Starting with performance management can ensure an expanded digital twin strategy has maximum impact on factory operations, contends James Zhang, vice president, market development, IoT Solutions at 0323.Skyynet.FINAL. “You need a digital twin of performance to tell you where the bottlenecks or constrained areas are in your factory,” Zhang explains. “Then you can analyze and use that knowledge to address the problem with the next-level digital twin.”

Read about digital twin application considerations.

Skjern Paper

Based in Skjern, Denmark, Skjern Paper has long been an innovator, making 75,000 tons of paper and board products each year from 100% recycled fiber, including old newspaper. Quality of paper products was paramount, and plant management decided to stretch its innovation muscle by tapping into the latest technologies—AI/ML (artificial intelligence/machine learning), analytics, and an evolving digital twin—to take production and quality to the next level.

Paper plants have hundreds of PID control loops that can lead to process variation, thus contributing to quality issues if not properly maintained. While Skjern Paper had a rigorous set of quality assurance systems and processes, there was no real-time way to measure paper quality. Operators checked quality samples for a whole reel of paper at the end of each production run, delaying the formal analysis and not allowing for production adjustments at key intervals in the process.

With the help of GE Digital, the Skjern team tapped Proficy CSense to create a digital twin for quality. The team constructed the CSense quality model, which draws from 20 data point inputs, around a parameter related to the Mullen burst strength of the paper, an industry standard test for measuring the paper’s physical strength and fiber bond.

“In general, manufacturers can get the most value from analytics by applying it to quality and throughput-related use cases,” says Corbus van Heerden, senior product manager, analytics, at GE Digital. Those particular use cases are directly tied to a company’s brand reputation as well as its ability to meet customer demand and deliver on other commitments, he adds.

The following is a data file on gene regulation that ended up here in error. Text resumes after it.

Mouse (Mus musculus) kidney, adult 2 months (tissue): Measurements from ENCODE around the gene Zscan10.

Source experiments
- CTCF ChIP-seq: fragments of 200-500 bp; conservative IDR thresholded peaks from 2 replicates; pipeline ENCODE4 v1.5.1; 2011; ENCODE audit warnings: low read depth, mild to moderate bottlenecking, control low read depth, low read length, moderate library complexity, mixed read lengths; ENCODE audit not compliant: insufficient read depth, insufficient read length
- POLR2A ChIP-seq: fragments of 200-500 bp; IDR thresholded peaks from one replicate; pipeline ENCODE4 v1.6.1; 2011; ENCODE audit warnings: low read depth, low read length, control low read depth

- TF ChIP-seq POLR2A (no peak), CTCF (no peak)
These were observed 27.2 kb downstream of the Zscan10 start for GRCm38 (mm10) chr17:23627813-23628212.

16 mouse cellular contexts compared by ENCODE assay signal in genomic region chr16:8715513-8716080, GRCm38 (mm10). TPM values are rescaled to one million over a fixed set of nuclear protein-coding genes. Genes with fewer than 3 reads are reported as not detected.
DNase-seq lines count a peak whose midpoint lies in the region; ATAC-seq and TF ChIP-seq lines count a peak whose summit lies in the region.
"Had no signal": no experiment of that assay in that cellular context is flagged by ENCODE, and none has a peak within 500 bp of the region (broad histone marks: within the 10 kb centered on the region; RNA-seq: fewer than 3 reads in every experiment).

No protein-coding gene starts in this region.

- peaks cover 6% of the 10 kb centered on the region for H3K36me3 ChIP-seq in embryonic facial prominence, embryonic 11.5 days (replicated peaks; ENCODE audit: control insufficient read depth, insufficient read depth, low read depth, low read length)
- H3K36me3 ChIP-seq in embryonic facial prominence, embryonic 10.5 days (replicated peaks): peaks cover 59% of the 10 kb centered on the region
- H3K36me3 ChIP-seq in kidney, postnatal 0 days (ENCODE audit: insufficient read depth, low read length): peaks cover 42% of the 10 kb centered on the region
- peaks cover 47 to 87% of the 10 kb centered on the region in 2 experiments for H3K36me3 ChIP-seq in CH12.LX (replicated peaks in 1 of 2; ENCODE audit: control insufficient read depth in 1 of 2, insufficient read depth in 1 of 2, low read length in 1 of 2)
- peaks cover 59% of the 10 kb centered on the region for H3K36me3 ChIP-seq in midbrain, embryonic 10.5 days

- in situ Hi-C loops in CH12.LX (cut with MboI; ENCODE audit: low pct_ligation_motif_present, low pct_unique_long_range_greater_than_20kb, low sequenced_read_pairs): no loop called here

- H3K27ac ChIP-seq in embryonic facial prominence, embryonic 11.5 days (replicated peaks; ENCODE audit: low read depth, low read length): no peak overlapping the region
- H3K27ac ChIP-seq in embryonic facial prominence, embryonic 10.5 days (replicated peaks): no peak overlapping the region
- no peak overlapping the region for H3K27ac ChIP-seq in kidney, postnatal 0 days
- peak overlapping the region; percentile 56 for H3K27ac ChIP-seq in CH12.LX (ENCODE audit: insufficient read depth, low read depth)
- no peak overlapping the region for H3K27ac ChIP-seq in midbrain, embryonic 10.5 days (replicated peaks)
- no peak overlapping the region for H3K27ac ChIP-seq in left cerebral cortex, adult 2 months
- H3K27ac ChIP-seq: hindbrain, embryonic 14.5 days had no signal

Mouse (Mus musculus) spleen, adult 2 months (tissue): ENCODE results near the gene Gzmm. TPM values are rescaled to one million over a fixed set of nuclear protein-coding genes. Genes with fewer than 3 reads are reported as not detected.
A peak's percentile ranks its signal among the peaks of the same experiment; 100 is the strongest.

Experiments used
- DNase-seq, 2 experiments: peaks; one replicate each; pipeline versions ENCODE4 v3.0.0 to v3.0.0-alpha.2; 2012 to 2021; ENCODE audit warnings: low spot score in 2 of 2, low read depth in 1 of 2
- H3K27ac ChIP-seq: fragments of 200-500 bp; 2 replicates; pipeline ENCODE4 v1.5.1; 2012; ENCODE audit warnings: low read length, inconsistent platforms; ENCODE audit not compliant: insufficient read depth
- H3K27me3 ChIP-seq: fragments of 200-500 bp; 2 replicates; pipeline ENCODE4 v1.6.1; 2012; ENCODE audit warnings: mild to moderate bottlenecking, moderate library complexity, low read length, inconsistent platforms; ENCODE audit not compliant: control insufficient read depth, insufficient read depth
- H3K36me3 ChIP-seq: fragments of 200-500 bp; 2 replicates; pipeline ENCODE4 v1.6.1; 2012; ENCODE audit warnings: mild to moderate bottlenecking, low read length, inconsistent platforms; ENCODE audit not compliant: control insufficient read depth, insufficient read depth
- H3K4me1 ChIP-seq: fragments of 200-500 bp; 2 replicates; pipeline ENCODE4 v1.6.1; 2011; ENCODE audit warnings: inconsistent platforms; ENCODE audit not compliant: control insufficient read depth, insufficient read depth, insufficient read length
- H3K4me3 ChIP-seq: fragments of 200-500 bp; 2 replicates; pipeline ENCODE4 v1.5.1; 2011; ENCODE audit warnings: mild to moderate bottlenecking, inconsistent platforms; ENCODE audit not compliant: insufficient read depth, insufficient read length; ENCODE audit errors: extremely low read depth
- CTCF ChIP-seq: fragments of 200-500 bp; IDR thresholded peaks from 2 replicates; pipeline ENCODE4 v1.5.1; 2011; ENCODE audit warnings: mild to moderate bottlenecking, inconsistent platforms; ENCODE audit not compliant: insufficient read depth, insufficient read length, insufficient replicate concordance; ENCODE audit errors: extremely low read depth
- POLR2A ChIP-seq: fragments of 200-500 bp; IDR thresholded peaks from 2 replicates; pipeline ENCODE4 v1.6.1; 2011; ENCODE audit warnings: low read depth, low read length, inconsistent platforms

Through use of the digital twin process models, Skjern has garnered critical insights, including that too much dewatering chemicals were being added to the production process, which resulted in scrap. As a result of these insights, they were able to reduce the amount of chemicals used, which decreased costs, cut down on scrap, and aided in the company’s sustainability efforts.

Erik Møller, Skjern Paper’s technical manager, advises companies to seek out relevant data to construct a robust data set, identify pilot projects to get started, and begin training team members. He says it’s important to get started with the team you have, not wait for specialized data scientists to start the digital twin journey. 

“Process engineers have exceptional domain expertise to put together and interpret process models,” GE Digital’s van Heerden says. “This is the foundation for improving competitive advantage and success with analytics.”

CenterLine Limited

When deploying custom automated welding and assembly line equipment, the ability to catch and address any problems with robotics cells prior to factory floor installation is critical to delivering seamless operations.

CenterLine (Windsor) Limited, a family-owned Canadian business, turned to digital simulation and a virtual twin to optimize its robotics work cell designs prior to deploying physical equipment on its customers’ factory floors. Using Delmia Robotics on Dassault Systèmes’ 3DExperience platform to simulate products, processes, and factory operations, CenterLine was able to visualize and verify robot movements to optimize use of shop floor space, fine tune material flow, and ensure ergonomic safety.

The virtual twin models helped eliminate the delays and costs of moving robots or fixtures around the factory and with actual processing operations, both on a cell and fixture level. “Having to re-sequence or re-distribute welding to find the optimal cycle time for a fixture can be painstaking on the floor,” says Craig Clayton, robotics simulation leader at CenterLine. “In the virtual world, we can easily swap welds between robots or within the same robot to find an optimal sequence.”

CenterLine opted for the Delmia platform for its virtual twin journey in part because it could handle the wide range of robot brands it deploys. The software also enabled shop floor operators to create robot system programs on the factory floor without tying up physical resources, which has led to substantial time savings in the commissioning phase.

“The ease with which a user can add teaching points to a program allows us to create a program in a timely fashion,” Clayton says. “Once a path is taught in the simulation, the equipment can easily be moved around to find an optimal position. These efforts would take far too long and be very costly on the factory floor.”

When rolling out and evolving a digital twin strategy, the biggest challenge is always resistance to change along with some specific skills gaps, Clayton says. CenterLine has made a point to showcase the results of the digital twin and Delmia Robotics efforts to customers and plant floor personnel to help drive support. The company has also tapped Delmia training classes and created its own training resources to get its simulation team up to speed on digital twin skills.

Clayton underscores how important it is to continually share information and communicate the small wins of a virtual twin program as it progresses. “Discussing new technology, processes, and Delmia tools are not just an important process among digital twin users, but also with the manufacturing floor and end users of the machine,” Clayton says. “These discussions lead to new and innovative ideas that are implemented into the digital twin, and eventually the factory floor.”